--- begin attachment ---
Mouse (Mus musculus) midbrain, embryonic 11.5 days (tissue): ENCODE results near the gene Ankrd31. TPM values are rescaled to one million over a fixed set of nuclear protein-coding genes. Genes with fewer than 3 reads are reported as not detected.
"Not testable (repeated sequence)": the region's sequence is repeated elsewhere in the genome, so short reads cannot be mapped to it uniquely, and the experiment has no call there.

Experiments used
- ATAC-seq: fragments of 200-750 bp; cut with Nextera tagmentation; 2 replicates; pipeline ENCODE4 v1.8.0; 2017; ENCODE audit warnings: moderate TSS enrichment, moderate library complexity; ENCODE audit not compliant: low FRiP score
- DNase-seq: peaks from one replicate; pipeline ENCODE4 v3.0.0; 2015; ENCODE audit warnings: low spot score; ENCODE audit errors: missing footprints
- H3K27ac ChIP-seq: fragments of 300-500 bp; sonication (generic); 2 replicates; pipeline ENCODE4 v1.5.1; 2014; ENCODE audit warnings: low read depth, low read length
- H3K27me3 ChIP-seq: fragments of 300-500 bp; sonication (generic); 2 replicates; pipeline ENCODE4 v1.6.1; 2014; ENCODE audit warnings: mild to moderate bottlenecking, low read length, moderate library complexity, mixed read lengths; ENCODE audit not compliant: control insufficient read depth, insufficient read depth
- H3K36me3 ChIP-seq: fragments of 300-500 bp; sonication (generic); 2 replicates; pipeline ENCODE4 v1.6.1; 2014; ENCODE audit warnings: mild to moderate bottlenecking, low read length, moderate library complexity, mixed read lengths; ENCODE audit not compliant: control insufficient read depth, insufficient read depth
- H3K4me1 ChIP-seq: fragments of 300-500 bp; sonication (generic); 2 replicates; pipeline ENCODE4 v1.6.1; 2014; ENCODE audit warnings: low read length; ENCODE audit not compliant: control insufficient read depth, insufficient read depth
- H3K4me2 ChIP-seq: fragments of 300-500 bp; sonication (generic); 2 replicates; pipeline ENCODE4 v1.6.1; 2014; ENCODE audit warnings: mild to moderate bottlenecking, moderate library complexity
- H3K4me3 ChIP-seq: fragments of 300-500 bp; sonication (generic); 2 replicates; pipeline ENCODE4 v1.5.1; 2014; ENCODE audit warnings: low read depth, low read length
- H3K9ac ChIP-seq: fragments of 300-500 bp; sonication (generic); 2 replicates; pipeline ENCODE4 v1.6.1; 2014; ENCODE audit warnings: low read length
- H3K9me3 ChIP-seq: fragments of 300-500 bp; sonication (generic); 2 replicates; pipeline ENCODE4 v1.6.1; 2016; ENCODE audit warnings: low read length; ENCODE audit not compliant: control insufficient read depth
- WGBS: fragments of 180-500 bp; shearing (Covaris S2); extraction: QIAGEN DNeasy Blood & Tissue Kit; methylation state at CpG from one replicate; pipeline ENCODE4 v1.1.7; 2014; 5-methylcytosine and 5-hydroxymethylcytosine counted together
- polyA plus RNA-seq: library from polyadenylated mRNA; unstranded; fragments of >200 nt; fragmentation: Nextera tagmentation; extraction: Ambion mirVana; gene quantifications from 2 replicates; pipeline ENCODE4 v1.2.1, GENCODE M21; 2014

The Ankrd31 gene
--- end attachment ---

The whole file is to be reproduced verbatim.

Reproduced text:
Mouse (Mus musculus) midbrain, embryonic 11.5 days (tissue): ENCODE results near the gene Ankrd31. TPM values are rescaled to one million over a fixed set of nuclear protein-coding genes. Genes with fewer than 3 reads are reported as not detected.
"Not testable (repeated sequence)": the region's sequence is repeated elsewhere in the genome, so short reads cannot be mapped to it uniquely, and the experiment has no call there.

Experiments used
- ATAC-seq: fragments of 200-750 bp; cut with Nextera tagmentation; 2 replicates; pipeline ENCODE4 v1.8.0; 2017; ENCODE audit warnings: moderate TSS enrichment, moderate library complexity; ENCODE audit not compliant: low FRiP score
- DNase-seq: peaks from one replicate; pipeline ENCODE4 v3.0.0; 2015; ENCODE audit warnings: low spot score; ENCODE audit errors: missing footprints
- H3K27ac ChIP-seq: fragments of 300-500 bp; sonication (generic); 2 replicates; pipeline ENCODE4 v1.5.1; 2014; ENCODE audit warnings: low read depth, low read length
- H3K27me3 ChIP-seq: fragments of 300-500 bp; sonication (generic); 2 replicates; pipeline ENCODE4 v1.6.1; 2014; ENCODE audit warnings: mild to moderate bottlenecking, low read length, moderate library complexity, mixed read lengths; ENCODE audit not compliant: control insufficient read depth, insufficient read depth
- H3K36me3 ChIP-seq: fragments of 300-500 bp; sonication (generic); 2 replicates; pipeline ENCODE4 v1.6.1; 2014; ENCODE audit warnings: mild to moderate bottlenecking, low read length, moderate library complexity, mixed read lengths; ENCODE audit not compliant: control insufficient read depth, insufficient read depth
- H3K4me1 ChIP-seq: fragments of 300-500 bp; sonication (generic); 2 replicates; pipeline ENCODE4 v1.6.1; 2014; ENCODE audit warnings: low read length; ENCODE audit not compliant: control insufficient read depth, insufficient read depth
- H3K4me2 ChIP-seq: fragments of 300-500 bp; sonication (generic); 2 replicates; pipeline ENCODE4 v1.6.1; 2014; ENCODE audit warnings: mild to moderate bottlenecking, moderate library complexity
- H3K4me3 ChIP-seq: fragments of 300-500 bp; sonication (generic); 2 replicates; pipeline ENCODE4 v1.5.1; 2014; ENCODE audit warnings: low read depth, low read length
- H3K9ac ChIP-seq: fragments of 300-500 bp; sonication (generic); 2 replicates; pipeline ENCODE4 v1.6.1; 2014; ENCODE audit warnings: low read length
- H3K9me3 ChIP-seq: fragments of 300-500 bp; sonication (generic); 2 replicates; pipeline ENCODE4 v1.6.1; 2016; ENCODE audit warnings: low read length; ENCODE audit not compliant: control insufficient read depth
- WGBS: fragments of 180-500 bp; shearing (Covaris S2); extraction: QIAGEN DNeasy Blood & Tissue Kit; methylation state at CpG from one replicate; pipeline ENCODE4 v1.1.7; 2014; 5-methylcytosine and 5-hydroxymethylcytosine counted together
- polyA plus RNA-seq: library from polyadenylated mRNA; unstranded; fragments of >200 nt; fragmentation: Nextera tagmentation; extraction: Ambion mirVana; gene quantifications from 2 replicates; pipeline ENCODE4 v1.2.1, GENCODE M21; 2014

The Ankrd31 gene